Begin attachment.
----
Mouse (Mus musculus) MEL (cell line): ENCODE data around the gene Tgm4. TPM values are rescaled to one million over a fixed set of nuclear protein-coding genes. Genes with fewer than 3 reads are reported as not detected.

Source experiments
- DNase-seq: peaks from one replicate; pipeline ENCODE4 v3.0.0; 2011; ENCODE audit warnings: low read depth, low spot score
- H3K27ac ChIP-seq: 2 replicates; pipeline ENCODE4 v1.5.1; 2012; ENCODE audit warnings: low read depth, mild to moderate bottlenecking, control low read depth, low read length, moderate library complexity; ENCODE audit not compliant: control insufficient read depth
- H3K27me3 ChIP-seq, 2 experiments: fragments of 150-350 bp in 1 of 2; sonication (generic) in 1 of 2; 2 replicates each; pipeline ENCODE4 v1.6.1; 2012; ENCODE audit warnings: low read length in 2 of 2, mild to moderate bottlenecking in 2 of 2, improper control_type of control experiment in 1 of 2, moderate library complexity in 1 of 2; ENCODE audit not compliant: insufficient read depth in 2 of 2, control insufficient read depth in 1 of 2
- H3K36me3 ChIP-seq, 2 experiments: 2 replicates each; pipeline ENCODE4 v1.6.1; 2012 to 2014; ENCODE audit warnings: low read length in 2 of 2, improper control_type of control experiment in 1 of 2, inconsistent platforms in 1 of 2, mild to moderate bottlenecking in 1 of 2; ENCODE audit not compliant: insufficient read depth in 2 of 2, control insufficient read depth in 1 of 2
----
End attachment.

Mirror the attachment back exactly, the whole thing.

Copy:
Mouse (Mus musculus) MEL (cell line): ENCODE data around the gene Tgm4. TPM values are rescaled to one million over a fixed set of nuclear protein-coding genes. Genes with fewer than 3 reads are reported as not detected.

Source experiments
- DNase-seq: peaks from one replicate; pipeline ENCODE4 v3.0.0; 2011; ENCODE audit warnings: low read depth, low spot score
- H3K27ac ChIP-seq: 2 replicates; pipeline ENCODE4 v1.5.1; 2012; ENCODE audit warnings: low read depth, mild to moderate bottlenecking, control low read depth, low read length, moderate library complexity; ENCODE audit not compliant: control insufficient read depth
- H3K27me3 ChIP-seq, 2 experiments: fragments of 150-350 bp in 1 of 2; sonication (generic) in 1 of 2; 2 replicates each; pipeline ENCODE4 v1.6.1; 2012; ENCODE audit warnings: low read length in 2 of 2, mild to moderate bottlenecking in 2 of 2, improper control_type of control experiment in 1 of 2, moderate library complexity in 1 of 2; ENCODE audit not compliant: insufficient read depth in 2 of 2, control insufficient read depth in 1 of 2
- H3K36me3 ChIP-seq, 2 experiments: 2 replicates each; pipeline ENCODE4 v1.6.1; 2012 to 2014; ENCODE audit warnings: low read length in 2 of 2, improper control_type of control experiment in 1 of 2, inconsistent platforms in 1 of 2, mild to moderate bottlenecking in 1 of 2; ENCODE audit not compliant: insufficient read depth in 2 of 2, control insufficient read depth in 1 of 2